The Name PokerStars Sure Ain’t What It Used To Be

Martin Derbyshire October 13, 2017 3358 Reads
PokerStars NJ

The name PokerStars certainly isn’t what it used to be. At least not in New Jersey, the only place in the United States where the world’s leading online poker site is legally allowed to operate.

In the fall of 2016, PokerStars fell flat on its face trying to bring a live event to the Garden State. PokerStars live events are among the most attended around the world, but not this one. Limited marketing, lead up time, and a lack of online satellites and guaranteed prize pools led to dismal entry numbers at the first ever PokerStars Festival in New Jersey. Several events were even canceled.

PokerStars Megastack fail

They tried again last weekend. However, the results were even more disastrous in a scaled down event. The PokerStars Megastack New Jersey two-event schedule featured $125,000 in guaranteed prize pools. However, the site was forced to fork over $31,000 in overlays.

The marketing effort started early enough. They ran online satellites, giving players the chance to qualify for the series’ largest event for as little as $0.50. The guaranteed prize pools were in place, yet they still failed.

The $220 Sunday Special Live event drew just 409 entries over four starting flights Oct. 6 and 7. With the fees removed, that left PokerStars $18,200 short of meeting the event’s $100,000 guarantee.

The $120 Cheap and Deep event on Oct. 8 had a $25,000 guarantee, but the 119 entries it drew forced PokerStars to fork over more than half of that. No matter what kind of spin you put on it, a $13,100 overlay in a $25,000 guaranteed event is a big one.

Online lead falling fast

PokerStars has been the market leading online poker site since it launched in New Jersey in the Spring of last year. But even that lead isn’t what it used to be.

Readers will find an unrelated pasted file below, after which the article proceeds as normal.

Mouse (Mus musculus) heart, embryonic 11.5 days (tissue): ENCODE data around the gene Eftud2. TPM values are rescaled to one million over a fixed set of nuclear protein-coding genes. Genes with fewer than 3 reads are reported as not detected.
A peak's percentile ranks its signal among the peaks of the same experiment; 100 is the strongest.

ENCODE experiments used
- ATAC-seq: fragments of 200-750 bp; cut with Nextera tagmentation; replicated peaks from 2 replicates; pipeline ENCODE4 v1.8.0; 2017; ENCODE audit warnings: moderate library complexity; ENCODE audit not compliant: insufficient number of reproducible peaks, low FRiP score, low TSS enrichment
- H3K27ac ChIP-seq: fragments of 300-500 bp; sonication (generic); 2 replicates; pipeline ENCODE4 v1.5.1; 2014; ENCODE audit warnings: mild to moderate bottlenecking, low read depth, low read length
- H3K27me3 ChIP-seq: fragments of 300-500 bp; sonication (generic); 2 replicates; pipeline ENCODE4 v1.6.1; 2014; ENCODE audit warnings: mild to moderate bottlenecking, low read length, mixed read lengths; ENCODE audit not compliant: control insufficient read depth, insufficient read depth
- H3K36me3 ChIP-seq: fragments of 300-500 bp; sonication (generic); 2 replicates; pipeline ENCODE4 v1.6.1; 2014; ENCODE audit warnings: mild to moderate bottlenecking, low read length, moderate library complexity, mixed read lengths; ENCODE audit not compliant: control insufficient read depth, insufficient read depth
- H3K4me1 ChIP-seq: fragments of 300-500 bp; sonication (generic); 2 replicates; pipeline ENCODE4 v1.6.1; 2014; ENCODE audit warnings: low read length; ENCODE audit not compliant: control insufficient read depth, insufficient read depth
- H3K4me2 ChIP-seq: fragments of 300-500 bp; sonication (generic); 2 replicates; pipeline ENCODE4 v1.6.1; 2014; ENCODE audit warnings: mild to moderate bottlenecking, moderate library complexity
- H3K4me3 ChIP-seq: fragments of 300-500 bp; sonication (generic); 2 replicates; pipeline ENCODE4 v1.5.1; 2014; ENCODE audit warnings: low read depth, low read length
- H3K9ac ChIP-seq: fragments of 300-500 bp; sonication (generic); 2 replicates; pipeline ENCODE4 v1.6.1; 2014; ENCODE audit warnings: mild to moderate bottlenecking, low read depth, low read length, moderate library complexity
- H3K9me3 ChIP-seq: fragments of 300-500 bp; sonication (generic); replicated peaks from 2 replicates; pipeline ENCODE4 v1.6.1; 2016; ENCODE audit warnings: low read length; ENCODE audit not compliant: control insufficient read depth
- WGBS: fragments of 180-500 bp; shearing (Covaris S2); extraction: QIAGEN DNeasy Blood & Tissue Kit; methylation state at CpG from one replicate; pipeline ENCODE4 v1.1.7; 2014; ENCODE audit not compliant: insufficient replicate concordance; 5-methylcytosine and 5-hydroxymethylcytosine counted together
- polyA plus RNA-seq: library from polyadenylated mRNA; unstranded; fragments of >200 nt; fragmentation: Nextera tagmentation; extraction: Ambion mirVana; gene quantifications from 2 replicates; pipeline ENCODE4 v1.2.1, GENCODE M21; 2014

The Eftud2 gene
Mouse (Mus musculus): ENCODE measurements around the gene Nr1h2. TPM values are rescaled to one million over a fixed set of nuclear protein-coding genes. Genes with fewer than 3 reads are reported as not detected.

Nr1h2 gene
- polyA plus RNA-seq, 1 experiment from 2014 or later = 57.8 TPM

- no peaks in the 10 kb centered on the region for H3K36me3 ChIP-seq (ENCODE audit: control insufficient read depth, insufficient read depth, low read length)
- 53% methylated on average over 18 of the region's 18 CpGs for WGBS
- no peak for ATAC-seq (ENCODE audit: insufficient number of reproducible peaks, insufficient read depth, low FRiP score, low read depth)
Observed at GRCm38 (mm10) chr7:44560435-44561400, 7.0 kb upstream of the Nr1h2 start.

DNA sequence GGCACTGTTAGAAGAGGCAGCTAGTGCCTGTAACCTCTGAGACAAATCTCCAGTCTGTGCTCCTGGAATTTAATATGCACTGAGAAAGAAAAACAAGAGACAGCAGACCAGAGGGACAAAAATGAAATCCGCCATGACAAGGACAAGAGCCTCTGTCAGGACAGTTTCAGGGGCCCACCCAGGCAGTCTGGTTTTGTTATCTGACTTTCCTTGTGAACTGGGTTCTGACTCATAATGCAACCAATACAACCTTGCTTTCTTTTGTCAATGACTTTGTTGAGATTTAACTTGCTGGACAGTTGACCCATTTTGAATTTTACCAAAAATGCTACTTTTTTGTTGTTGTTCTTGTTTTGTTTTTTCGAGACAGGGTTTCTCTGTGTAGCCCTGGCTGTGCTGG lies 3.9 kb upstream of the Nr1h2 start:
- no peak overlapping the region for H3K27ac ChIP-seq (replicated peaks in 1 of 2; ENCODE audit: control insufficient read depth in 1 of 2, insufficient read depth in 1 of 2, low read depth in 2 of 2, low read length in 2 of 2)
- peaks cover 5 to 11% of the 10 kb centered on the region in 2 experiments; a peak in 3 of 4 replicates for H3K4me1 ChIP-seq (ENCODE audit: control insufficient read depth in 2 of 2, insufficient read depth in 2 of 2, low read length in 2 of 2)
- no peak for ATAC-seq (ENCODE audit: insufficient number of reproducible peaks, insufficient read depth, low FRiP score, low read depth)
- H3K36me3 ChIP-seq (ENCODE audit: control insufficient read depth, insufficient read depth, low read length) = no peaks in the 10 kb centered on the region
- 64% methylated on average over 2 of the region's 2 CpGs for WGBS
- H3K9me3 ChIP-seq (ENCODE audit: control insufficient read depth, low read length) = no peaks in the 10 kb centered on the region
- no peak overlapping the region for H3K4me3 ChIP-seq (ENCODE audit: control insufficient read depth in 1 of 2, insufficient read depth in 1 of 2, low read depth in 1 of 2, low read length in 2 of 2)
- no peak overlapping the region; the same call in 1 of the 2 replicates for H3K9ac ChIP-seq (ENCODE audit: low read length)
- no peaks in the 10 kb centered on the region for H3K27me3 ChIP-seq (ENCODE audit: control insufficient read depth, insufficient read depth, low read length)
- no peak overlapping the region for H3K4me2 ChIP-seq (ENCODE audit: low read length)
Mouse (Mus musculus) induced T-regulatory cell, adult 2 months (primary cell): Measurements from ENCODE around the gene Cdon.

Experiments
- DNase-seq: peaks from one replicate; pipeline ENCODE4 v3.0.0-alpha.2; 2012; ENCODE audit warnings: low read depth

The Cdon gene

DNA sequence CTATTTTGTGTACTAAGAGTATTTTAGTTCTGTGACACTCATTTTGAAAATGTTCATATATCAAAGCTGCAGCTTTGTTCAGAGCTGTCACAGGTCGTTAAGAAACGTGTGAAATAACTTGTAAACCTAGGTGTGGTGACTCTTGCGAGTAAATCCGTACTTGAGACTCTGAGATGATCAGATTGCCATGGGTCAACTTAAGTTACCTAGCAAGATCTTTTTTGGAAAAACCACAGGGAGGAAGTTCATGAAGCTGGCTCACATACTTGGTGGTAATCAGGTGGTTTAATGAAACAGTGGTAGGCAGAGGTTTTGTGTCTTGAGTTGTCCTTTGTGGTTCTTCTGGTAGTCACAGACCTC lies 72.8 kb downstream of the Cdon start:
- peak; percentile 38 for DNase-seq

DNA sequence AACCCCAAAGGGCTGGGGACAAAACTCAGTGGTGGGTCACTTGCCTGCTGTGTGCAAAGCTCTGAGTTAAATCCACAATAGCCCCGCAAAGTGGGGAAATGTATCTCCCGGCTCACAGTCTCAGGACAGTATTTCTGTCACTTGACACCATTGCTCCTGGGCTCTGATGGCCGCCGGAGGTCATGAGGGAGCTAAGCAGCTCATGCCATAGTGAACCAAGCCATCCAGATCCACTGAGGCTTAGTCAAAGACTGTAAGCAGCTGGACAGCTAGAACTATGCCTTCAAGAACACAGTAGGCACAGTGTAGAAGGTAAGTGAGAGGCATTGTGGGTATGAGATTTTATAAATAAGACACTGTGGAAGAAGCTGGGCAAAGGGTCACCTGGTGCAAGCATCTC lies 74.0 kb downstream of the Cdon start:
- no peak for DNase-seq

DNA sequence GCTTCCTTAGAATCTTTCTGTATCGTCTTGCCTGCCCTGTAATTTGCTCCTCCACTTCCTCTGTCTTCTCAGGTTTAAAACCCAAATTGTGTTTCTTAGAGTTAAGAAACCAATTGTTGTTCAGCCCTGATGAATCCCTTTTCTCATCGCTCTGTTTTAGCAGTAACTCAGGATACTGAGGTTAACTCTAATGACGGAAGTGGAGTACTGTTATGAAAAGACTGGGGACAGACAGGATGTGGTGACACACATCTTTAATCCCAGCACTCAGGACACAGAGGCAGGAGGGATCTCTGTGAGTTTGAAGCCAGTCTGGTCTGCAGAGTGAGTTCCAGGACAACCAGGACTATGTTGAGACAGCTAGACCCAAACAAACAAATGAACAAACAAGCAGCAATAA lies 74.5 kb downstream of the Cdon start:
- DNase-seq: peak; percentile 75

According to figures released by the New Jersey Division of Gaming Enforcement, PokerStars posted an industry-leading $707,976 in revenue in September 2017. However, for the first time since the site launched, its revenue lead dipped below six figures.

Borgata’s network of online poker sites, which includes Borgata Poker, partypokerNJ, and now playMGM Poker, is now creeping up fast. In fact, it posted $632,568 in revenue in September 2017. PokerStars revenues were down almost 11 percent. The Caesars Interactive Entertainment network of online poker sites that includes 888 Poker and WSOP NJ also saw revenues drop last month. In the meantime, Borgata’s were on the rise.

If the overall numbers for online poker in New Jersey seem less than impressive, it’s because they are. In fact, the $1.9 million in online poker revenue these sites posted last month fell to less than 10 percent of the $20.4 million in total online gambling revenue generated in the state.

Losing ground, falling flat

Still, the question of why PokerStars is losing ground online, and falling flat live, remains.

PokerStars created a ton of goodwill and positive PR when it bailed out Full Tilt Poker after the US Department of Justice shut them both down in 2011. Could it be that has been replaced by the ill will and negative publicity created when the company pulled the rug out from underneath it’s highest volume players, canceling Supernova Elite benefits at the 11th hour?

Globally, they’ve launched an increasing number of gimmicky games that make luck a bigger factor than skill. Perhaps turning poker into more of a casino game is turning people off? In fact, adding traditional slots and table games to the site may have had the same effect.

Maybe years of being the world’s biggest online poker site have left the company a little on the arrogant side. Maybe they strode over-confidently into the market figuring name recognition was enough. Now, underdog supporters in the Garden State may be turning their back on this frontrunner.

No matter what it is, the marketing department at PokerStars better hope it figures it out fast. Or their employment statuses will soon join PokerStars on the list of things that aren’t what they used to be.


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